Original Research ARTICLE
Modification and applicability of questionnaires to assess the recovery-stress state among adolescent and child athletes
- 1Ruhr University Bochum, Germany
- 2Stellenbosch University, South Africa
- 3Saarland University, Germany
- 4Johannes Gutenberg University Mainz, Germany
- 5University of Queensland, Australia
Despite the general consensus regarding the implementation of self-report measures in the training monitoring, there is a lack of research about their applicability and comprehensibility among developing athletes. However, this target group needs special considerations to manage the increasing training demands while maintaining health and performance. This study deals with challenges of applying recovery-stress questionnaires which were validated with adult populations among developing athletes and presents a possible approach to enhance their applicability. In two phases, the Acute Recovery and Stress Scale (ARSS), a 32-adjective list covering eight scales, and the 8-item derived version, the Short Recovery and Stress Scale (SRSS) were answered by 1052 athletes between 10 and 16 years. Phase 1 included 302 14- to 16-year-old athletes who used the original questionnaires with the additional option to mark “I don’t understand”, while modified versions with additional explanations (phase 2) were applied to 438 adolescents (14.7 ± 0.6 years) and 312 child athletes (11.8 ± 1.1 years). Data of the original validation sample (n = 442) were reanalyzed to examine measurement invariance between adults and adolescents. The results showed comparable psychometric properties to the validation sample (e.g., rit > .30) and acceptable fit indices via confirmatory factor analyses (CFA), although more difficulties and limitations were present within the younger groups (e.g., Cronbach’s α between .50 and .87), especially among 10- and 11-year-olds. The original as well as the modified SRSS, on the other hand, indicated good applicability (Cronbach’s α between .72 and .80). Multigroup CFA revealed measurement invariance of the original ARSS among adults and adolescents and of the modified ARSS among adolescents and children. Overall, the present study confirmed the assumption that questionnaires designed by and for adults cannot be directly transferred to younger athletes. The peculiarities and differences in the cognitive and affective development of each age group need to be considered. Future research needs to identify a cut-off age to start the proper use of psychometric tools, especially for state-oriented assessments for routine application in training monitoring. Further modifications and long-term investigations are necessary to implement psychometric monitoring in high-performance environments within youth sport.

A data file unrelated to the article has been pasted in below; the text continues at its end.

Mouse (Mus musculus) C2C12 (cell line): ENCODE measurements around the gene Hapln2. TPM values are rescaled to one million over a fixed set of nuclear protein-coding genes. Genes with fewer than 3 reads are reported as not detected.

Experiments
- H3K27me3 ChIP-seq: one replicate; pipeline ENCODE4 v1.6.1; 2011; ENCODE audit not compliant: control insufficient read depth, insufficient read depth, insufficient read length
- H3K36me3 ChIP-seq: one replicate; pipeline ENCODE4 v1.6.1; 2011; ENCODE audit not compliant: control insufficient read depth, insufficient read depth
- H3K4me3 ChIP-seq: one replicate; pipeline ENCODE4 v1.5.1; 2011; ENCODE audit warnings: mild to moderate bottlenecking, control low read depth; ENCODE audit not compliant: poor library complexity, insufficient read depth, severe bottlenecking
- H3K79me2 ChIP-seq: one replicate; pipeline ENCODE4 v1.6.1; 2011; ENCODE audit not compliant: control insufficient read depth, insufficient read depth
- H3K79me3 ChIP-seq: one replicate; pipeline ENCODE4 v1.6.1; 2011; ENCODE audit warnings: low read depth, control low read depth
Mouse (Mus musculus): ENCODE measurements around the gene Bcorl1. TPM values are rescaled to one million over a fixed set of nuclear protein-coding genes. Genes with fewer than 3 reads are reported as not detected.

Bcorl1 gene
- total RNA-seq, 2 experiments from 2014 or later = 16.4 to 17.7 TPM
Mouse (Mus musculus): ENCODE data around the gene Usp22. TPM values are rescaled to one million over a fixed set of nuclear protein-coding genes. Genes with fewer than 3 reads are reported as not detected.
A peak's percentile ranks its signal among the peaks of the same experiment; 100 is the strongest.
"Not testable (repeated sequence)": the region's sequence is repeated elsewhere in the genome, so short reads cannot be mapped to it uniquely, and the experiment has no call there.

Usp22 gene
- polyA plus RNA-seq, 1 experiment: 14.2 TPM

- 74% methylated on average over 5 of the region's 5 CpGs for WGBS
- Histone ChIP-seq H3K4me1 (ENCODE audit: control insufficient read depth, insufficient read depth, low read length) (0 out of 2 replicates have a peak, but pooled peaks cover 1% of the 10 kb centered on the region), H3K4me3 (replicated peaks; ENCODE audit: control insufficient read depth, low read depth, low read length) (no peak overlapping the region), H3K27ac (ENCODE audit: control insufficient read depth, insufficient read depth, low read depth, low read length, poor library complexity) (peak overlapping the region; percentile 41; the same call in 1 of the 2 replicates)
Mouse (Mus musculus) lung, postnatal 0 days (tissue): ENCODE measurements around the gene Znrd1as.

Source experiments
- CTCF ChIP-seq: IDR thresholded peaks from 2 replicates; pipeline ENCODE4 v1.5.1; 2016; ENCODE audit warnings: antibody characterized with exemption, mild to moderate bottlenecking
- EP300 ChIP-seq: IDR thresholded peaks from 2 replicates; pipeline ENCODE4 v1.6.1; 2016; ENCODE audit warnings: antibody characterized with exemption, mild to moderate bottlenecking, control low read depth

Keywords: training, monitoing, Psychometics, development, Sports
Received: 03 Nov 2018;
Accepted: 31 Oct 2019.
Copyright: © 2019 Kölling, Ferrauti, Meyer, Pfeiffer and Kellmann. This is an open-access article distributed under the terms of the Creative Commons Attribution License (CC BY). The use, distribution or reproduction in other forums is permitted, provided the original author(s) and the copyright owner(s) are credited and that the original publication in this journal is cited, in accordance with accepted academic practice. No use, distribution or reproduction is permitted which does not comply with these terms.
* Correspondence: Dr. Sarah Kölling, Ruhr University Bochum, Bochum, Germany, firstname.lastname@example.org